Daily Reflection
December 24th, 2005

Robert P. Heaney

The John A. Creighton University Chair
Click here for a photo of and information on this writer.

Saturday of the Fourth Week of Advent
Liturgy in the Morning

2 Samuel 7:1-5, 8b-12, 14a, 16
Psalm 89:2-3, 4-5, 27 and 29
Luke 1:67-79

Liturgically speaking, Christmas Eve is probably the most neglected day of the church year, and particularly so when it falls on a Saturday. Few participate in the morning mass, and rarely does the proper vigil liturgy itself get celebrated. That is a pity. The Gospels for the two masses share a unique feature, from which we could learn much.

Suppose we had a cultural exchange visitor this Christmas from outer Mongolia, and she asked us what this celebration was all about. “Who was this Jesus?” How many of us would answer by starting, as St. Matthew does: He was “. . . son of David, son of Abraham. Abraham fathered Isaac; Isaac fathered Jacob; Jacob fathered . . .” This seemingly endless list of “begettings” does not serve some obscure purpose, no longer relevant to us 2000 years later. It actually is central to our story. Matthew tells us that we cannot understand Jesus if we are unfamiliar with the totality of God’s relationship to Israel, extending back all the way to Abraham. The person we know as Jesus is the fulfillment of that long story – not in a mechanical sense of acting out old predictions, but in the fullest expression of who God Himself is, a more complete demonstration of God’s love than could have been possible in the story of His relationship with Israel. So the Hebrew Bible – what we call the Old Testament – is not something of merely historical interest, now obsolete or superseded. Rather it is the bedrock foundation of our bond with Jesus.

The Gospel for the morning mass is Zachary’s song of praise after recovering the gift of speech on the birth and naming of John the Baptist. Religious are familiar with this song, the Benedictus, because it is the Canticle for morning prayer in the Divine Office; but many of the rest of us may be less aware of this treasure. The best evidence indicates that it was one of the hymns of the very earliest Jewish Christian communities who, when gathered to celebrate God’s victory in Jesus, sang “. . . He has visited His people, He has set them free!” St. Luke inserted it into his narrative of the Baptist’s birth because it fit so perfectly.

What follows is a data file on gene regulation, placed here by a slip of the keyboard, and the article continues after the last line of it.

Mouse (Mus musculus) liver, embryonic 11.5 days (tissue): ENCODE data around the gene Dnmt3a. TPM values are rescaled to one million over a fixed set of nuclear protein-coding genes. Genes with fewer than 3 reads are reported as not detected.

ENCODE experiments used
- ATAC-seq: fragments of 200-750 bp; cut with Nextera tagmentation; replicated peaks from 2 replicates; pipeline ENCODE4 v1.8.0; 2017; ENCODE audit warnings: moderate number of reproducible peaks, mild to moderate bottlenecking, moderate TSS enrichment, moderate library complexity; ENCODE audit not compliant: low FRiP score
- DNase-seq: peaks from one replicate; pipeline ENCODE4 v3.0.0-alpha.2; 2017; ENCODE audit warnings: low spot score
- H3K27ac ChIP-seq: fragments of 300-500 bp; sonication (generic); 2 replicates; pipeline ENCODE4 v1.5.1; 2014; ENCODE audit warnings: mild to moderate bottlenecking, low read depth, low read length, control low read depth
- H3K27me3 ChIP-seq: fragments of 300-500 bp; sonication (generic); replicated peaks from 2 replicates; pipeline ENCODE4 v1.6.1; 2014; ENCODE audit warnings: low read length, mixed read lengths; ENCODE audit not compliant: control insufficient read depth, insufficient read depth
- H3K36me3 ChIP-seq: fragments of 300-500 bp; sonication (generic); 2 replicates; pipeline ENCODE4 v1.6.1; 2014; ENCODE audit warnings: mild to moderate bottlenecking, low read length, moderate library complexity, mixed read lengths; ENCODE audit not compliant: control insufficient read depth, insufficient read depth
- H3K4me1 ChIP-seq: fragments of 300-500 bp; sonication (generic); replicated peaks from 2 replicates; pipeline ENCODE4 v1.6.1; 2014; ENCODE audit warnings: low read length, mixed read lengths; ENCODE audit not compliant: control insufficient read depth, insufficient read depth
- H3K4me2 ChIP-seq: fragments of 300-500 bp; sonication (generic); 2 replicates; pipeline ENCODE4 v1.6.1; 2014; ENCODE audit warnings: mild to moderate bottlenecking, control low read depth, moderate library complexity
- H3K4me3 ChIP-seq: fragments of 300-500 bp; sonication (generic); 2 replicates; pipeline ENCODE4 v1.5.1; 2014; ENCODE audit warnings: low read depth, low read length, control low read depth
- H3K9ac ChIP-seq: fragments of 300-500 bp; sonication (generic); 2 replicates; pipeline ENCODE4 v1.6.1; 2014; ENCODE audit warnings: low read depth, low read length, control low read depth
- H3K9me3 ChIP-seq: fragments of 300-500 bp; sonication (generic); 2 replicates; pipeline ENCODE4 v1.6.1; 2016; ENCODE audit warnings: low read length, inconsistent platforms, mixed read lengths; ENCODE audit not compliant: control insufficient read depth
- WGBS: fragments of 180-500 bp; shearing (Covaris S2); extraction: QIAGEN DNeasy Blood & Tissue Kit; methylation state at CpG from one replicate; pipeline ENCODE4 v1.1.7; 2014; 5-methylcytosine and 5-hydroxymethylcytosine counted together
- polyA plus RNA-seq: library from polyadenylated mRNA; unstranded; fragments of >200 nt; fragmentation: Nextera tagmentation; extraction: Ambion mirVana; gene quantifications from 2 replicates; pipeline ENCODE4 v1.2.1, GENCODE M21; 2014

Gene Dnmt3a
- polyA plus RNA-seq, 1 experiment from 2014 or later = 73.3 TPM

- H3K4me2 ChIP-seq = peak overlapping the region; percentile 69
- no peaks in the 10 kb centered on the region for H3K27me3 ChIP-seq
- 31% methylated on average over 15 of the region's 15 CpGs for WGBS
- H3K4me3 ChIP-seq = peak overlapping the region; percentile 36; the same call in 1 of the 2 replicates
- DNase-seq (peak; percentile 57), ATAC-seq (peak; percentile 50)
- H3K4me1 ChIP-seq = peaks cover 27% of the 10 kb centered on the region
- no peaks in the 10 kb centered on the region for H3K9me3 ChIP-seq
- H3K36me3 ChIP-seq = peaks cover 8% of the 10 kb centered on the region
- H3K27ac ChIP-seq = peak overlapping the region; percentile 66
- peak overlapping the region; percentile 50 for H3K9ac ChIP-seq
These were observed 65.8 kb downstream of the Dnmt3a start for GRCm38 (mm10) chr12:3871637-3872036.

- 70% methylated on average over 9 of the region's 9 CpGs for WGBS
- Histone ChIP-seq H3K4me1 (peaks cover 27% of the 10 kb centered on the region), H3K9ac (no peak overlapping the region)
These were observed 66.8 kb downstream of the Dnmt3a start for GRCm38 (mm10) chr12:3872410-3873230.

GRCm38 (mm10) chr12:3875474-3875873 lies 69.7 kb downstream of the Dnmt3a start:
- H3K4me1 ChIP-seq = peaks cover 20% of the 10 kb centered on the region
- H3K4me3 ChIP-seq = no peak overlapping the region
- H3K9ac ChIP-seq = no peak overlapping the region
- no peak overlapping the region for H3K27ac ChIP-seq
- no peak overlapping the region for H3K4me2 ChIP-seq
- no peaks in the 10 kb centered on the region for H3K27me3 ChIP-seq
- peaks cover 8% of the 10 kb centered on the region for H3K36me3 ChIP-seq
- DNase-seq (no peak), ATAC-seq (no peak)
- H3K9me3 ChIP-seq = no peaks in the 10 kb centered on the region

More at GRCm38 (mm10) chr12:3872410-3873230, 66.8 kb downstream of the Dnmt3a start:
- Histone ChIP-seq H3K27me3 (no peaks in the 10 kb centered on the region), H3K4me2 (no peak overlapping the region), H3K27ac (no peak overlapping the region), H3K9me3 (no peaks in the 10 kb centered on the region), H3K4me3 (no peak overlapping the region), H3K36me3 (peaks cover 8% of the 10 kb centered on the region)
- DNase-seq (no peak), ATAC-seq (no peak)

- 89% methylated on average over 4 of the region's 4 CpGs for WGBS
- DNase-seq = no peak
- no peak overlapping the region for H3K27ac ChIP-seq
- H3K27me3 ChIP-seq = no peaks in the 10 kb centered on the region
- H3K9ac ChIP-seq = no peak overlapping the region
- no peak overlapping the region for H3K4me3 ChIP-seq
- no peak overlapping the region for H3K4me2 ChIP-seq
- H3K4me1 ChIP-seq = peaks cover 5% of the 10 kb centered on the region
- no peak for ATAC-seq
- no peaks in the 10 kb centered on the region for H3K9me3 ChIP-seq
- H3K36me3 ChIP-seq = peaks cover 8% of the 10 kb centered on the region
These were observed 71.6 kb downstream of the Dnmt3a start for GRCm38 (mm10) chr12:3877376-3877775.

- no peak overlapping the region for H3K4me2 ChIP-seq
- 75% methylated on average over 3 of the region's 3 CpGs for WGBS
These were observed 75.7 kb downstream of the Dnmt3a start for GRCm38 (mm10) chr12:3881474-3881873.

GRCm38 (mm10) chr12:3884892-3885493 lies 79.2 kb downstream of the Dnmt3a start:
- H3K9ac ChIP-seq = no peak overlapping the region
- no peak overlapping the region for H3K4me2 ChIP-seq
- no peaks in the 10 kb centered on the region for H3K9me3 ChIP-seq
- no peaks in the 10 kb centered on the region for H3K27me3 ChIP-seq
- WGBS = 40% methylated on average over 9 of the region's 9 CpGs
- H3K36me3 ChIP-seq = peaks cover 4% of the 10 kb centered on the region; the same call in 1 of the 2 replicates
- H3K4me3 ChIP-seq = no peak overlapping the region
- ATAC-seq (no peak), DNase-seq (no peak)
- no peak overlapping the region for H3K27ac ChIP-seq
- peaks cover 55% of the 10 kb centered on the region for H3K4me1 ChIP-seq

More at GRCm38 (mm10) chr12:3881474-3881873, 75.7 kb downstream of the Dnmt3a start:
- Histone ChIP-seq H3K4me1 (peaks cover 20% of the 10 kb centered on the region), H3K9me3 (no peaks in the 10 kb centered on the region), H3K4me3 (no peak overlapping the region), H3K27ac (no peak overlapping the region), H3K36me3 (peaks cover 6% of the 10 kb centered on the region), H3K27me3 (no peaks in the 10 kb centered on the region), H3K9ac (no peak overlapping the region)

Like St. Matthew in his detailing of the origins of Jesus, these earliest Christians expressed their praise and gratitude in the language of their scriptural tradition. Virtually every line and phrase in the Benedictus is a quote from, or has a parallel in, the Psalms and the songs of praise recorded in the Prophets and the historical books. It is a beautiful mosaic built exclusively of Old Testament tiles. Like St. Matthew, these first Christians understood Jesus to be the fulfillment of the long tradition of God’s relationship with Israel. When we recite (or better: sing) the Benedictus, we hold hands across the centuries with those very first Christians.

There has been a lot of interest in recent years among adopted children to learn who their birth parents were and, perhaps, to learn something about them. We Christians are the adopted children of Israel, and it makes even more sense for us to become familiar with the root stock onto which we have been grafted. When the Christmas clutter has been put away and we ponder New Year’s resolutions (most of which we won’t keep), it might be a good idea to resolve to become more familiar with our roots – God’s relationship with Israel.

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